A high Rayleigh number indicates that buoyancy forces are strong relative to viscous forces, and natural convection is likely to occur. A low Rayleigh number indicates that viscous forces are strong relative to buoyancy forces, and natural convection is unlikely to occur. Grashof number (Gr) and Prandtl number (Pr) product is Known as the Rayleigh Number(Ra). It is used for free convection.
where:
 g: Acceleration due to gravity
 β: Thermal expansion coefficient
 v: Kinematic viscosity
 α: Thermal diffusivity
 Pr: Prandtl number
 Gr: Grashof number
In free or natural convection:
 For laminar flow: 104 < Ra < 109
 For turbulent flow: Ra > 109.
Applications of Free Convection
Free convection, also known as natural convection, is the movement of fluid caused by differences in density due to temperature variations. It occurs without the need for an external force, such as a pump or fan. Free convection has a variety of applications in different fields:

Heat transfer: In industrial processes, natural convection is often used for heat transfer in devices such as heat exchangers, boilers, and coolers.

Building design: In architectural and building design, natural convection is used to improve indoor air quality by providing ventilation through windows and vents, which also helps to cool the building.

Fluid dynamics: Free convection is also studied in fluid dynamics to understand the behavior of fluids under different conditions, such as in geophysical and astrophysical flows.

Solar energy: Free convection is used in solar thermal systems to transfer heat from the collector to a storage tank.

Natural cooling systems: The natural convection currents can be used in natural cooling systems to cool buildings by using the natural ventilation of the building to cool the air.

Cooling of electronic devices: Natural convection is used in electronic devices to cool the electronic components, by providing natural flow of air over the electronic components.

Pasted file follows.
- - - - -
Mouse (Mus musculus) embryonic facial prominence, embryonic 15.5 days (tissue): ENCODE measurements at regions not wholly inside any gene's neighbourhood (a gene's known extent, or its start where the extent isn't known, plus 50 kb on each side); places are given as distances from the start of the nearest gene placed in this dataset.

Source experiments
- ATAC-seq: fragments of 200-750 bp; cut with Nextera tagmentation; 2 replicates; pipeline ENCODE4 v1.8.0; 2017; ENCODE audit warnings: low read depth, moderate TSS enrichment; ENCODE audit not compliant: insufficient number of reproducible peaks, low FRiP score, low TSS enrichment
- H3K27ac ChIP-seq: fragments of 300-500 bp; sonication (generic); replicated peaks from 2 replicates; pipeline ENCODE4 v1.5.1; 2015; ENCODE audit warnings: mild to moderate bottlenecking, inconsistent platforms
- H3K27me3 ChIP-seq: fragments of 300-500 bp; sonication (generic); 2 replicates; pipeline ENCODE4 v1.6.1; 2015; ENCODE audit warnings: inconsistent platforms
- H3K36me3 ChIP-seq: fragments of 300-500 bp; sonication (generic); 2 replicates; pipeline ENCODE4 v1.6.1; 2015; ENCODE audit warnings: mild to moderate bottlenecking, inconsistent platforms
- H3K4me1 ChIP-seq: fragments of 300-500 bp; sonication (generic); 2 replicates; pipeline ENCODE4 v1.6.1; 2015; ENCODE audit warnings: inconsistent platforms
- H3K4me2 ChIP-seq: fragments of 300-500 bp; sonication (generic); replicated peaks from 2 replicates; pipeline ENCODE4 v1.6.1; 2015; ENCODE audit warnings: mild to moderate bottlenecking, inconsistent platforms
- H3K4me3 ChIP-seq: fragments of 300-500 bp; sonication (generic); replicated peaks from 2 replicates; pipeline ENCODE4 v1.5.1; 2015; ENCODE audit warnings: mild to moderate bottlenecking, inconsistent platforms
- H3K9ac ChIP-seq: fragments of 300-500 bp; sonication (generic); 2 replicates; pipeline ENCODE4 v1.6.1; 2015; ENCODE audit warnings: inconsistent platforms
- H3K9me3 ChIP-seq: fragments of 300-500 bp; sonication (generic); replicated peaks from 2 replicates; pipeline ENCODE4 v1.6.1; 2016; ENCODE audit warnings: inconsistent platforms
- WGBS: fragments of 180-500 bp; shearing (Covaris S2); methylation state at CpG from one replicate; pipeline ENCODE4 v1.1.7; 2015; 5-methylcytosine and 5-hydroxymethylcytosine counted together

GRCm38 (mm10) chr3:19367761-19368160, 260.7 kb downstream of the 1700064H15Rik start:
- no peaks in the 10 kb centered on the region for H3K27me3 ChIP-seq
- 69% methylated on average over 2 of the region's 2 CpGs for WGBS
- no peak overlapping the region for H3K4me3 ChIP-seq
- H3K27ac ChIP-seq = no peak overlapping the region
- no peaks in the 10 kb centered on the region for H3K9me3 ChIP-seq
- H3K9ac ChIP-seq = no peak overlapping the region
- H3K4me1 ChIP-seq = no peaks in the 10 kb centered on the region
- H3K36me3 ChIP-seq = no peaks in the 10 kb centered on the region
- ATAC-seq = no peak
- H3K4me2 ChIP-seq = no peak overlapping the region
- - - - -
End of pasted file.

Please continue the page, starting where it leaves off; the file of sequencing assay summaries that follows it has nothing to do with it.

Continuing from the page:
Food and Beverage Industry: Natural convection is used in Food and Beverage Industries for Drying, pasteurization, fermentation and other processes.
Limitations of Free Convection
Free convection, also known as natural convection, is a costeffective and energyefficient method of heat transfer. However, there are some limitations to its use:

Low heat transfer coefficient: The heat transfer coefficient for natural convection is generally lower than that for forced convection, meaning that it may not be able to transfer heat as quickly or efficiently.

Limited temperature range: Natural convection is most effective at transferring heat within a limited temperature range. Beyond this range, the efficiency of heat transfer decreases.

Dependence on fluid properties: The effectiveness of natural convection is heavily dependent on the properties of the fluid being used, such as its density, viscosity, and thermal conductivity.

Dependence on geometry: The effectiveness of natural convection also depends on the system’s geometry, including the shape and size of the fluidcontaining container and the location of heat sources and sinks.

Limited in hightemperature applications: Natural convection is not suitable for hightemperature applications due to the high thermal conductivity of the fluid leading to a low thermal gradient.

Vulnerability to external factors: Natural convection is vulnerable to external factors such as wind, which can disrupt the natural flow of the fluid and affect the efficiency of heat transfer.

Limited in lowgravity environments: Natural convection is not suitable for lowgravity environments, such as outer space, because the buoyancy force that drives natural convection depends on gravity.